Lastly, the ‘ethical or spiritual self’ has been analyzed. R. Gopalakrishnan explains the very purpose of a career: “It is to utilize your potential fully.” This applies irrespective of whether you are a chairperson or an assistant. This alone can lead to self-esteem and job satisfaction.
It is important to do the right thing, to walk the talk and perhaps most important of all, to lead as we ourselves would like to be led.
The world of relationships: Communication is the key to survival itself. This book deals with ‘Connecting’ – saying what me mean and ‘Misconnecting’ - saying what we don’t mean. In this scenario, the other person gets a message that we haven’t meant to send out. While we may have a fair idea of the concept of connecting, especially when it comes to pointing a problem, where it is better to offer a solution as well, rather than harp on the problem alone; it is the entire concept of ‘misconnecting’ that caught my attention. The author refers to the ‘Seven deadly habits’ drawn up by Prof Sydney Finkelstein of Tuck Business School, which include among others, portraying an attitude of “I know it all”, just relying on past experience thus shutting out of one’s mind the very idea of new solutions and new possibilities. As we progress in our career, we will have to deal with unknown problems which will not have any known solutions. Connecting rightly and not Misconnecting will play a crucial role.
The world of getting things done: The world comprises of thinkers and doers. Not many of us can be a perfect balance of both. In this era of slick power point presentations, it is common to mistake articulation for action. The author refers to the thinkers as ‘architects’ and the doers as ‘engineers’. While both capabilities are important, perhaps in the early stages of one’s career it is important to be able to execute well or in other words be a good engineer, at a later stage, the role of an architect – the visionary may become more important.
The book ends with real life illustrations from the life of no other than J.R.D. Tata – a true transformer. Transformers are leaders who do what is right; surround themselves with talent; have inspiring aims; patch up differences’ empathize with people and lead with affection.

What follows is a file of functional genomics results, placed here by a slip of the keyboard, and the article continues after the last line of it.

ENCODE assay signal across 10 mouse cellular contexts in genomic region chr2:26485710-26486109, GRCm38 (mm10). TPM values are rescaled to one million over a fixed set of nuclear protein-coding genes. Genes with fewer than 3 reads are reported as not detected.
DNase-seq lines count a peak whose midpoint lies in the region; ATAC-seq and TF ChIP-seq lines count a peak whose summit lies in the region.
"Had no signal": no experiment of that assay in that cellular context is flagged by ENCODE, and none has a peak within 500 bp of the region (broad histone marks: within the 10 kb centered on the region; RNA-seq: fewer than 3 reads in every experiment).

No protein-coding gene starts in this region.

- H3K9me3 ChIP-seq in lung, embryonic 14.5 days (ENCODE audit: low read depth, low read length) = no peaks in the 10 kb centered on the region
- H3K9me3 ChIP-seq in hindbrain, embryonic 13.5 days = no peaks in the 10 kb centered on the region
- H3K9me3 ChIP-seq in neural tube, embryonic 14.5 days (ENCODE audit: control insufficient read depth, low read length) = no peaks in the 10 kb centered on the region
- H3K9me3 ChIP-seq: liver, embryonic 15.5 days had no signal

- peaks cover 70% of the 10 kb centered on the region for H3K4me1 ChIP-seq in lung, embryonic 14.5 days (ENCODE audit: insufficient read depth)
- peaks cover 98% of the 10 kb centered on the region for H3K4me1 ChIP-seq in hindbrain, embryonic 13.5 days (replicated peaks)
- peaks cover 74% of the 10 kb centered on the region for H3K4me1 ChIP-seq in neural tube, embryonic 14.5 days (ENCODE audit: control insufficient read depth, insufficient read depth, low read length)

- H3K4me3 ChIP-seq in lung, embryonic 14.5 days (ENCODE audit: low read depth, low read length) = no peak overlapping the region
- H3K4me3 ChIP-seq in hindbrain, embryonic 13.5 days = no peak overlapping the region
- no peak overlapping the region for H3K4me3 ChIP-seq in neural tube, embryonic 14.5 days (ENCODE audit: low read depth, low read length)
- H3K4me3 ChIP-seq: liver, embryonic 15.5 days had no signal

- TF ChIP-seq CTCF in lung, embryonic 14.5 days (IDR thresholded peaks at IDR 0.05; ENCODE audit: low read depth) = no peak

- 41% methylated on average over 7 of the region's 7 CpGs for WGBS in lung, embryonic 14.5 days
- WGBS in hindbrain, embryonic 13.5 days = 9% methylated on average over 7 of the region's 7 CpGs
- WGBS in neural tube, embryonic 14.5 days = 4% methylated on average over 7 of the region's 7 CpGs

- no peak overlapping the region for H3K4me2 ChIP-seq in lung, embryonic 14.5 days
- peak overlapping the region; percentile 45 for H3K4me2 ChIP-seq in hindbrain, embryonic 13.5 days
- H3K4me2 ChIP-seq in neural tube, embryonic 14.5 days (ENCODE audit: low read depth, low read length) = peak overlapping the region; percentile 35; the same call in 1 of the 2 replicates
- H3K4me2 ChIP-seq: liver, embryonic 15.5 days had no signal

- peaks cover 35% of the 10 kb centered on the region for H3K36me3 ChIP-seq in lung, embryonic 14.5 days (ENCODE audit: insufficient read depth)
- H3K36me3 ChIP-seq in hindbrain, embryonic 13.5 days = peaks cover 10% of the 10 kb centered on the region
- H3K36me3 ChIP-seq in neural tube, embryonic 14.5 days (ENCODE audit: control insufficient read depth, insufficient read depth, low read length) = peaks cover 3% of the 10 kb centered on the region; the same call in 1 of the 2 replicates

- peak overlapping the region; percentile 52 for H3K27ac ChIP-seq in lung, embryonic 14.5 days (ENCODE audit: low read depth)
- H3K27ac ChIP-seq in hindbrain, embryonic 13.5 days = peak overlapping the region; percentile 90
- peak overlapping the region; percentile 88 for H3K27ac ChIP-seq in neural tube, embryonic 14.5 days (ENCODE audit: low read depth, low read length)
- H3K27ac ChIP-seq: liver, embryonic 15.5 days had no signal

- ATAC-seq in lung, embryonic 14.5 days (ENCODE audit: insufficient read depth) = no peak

The book is a good easy read, even as I revisited a few chapters, for better learning. While I was aware of a few of my own ‘bonsai traps’, I did have a few ‘Ah-ha’ moments while reading this book and I know I will spend this weekend reflecting and understanding how best to walk out of my bonsai traps.
Saturday, September 18, 2010
I am sure everyone in India has a personal TATA story to tell. For instance, once when I just wanted to get away on a solo trip to think, I opted for TATA plantations in Coorg, near Bangalore, Karnataka. The brand name TATA meant, that I would be safe, even if in a strange cottage all alone. Yet, surprisingly, outside India, people associate TATA with say Corus or Jaguar and not with TATA Tea. This book - TATA: The evolution of a corporate brand shows how TATA, as a group has evolved over a period of time. It has built on its foundation and also in the course of its way, added various other 'brand values'. I realised that Chartered Accountants could learn a lot from this book. Hence, after a very long gap, I reviewed this book for the Bombay Chartered Accountants' Society and it was published in their September journal.
If you need to learn how to build your own brand, do pick up this book.
The review is pasted below.
Book: TATA: The evolution of a corporate brand
Author: Morgen Witzel
Publisher: Penguin Portfolio
Readers may wonder why I am reviewing a book based on a specific group i.e. TATA for our Journal. True, most of us in India have a TATA story to relate, some at a personal level, others at a broader level. India rejoiced when TATA acquired Corus or Jaguar. Nano has and will continue make many a dream come true, even as competitors are now coming up with smaller cars.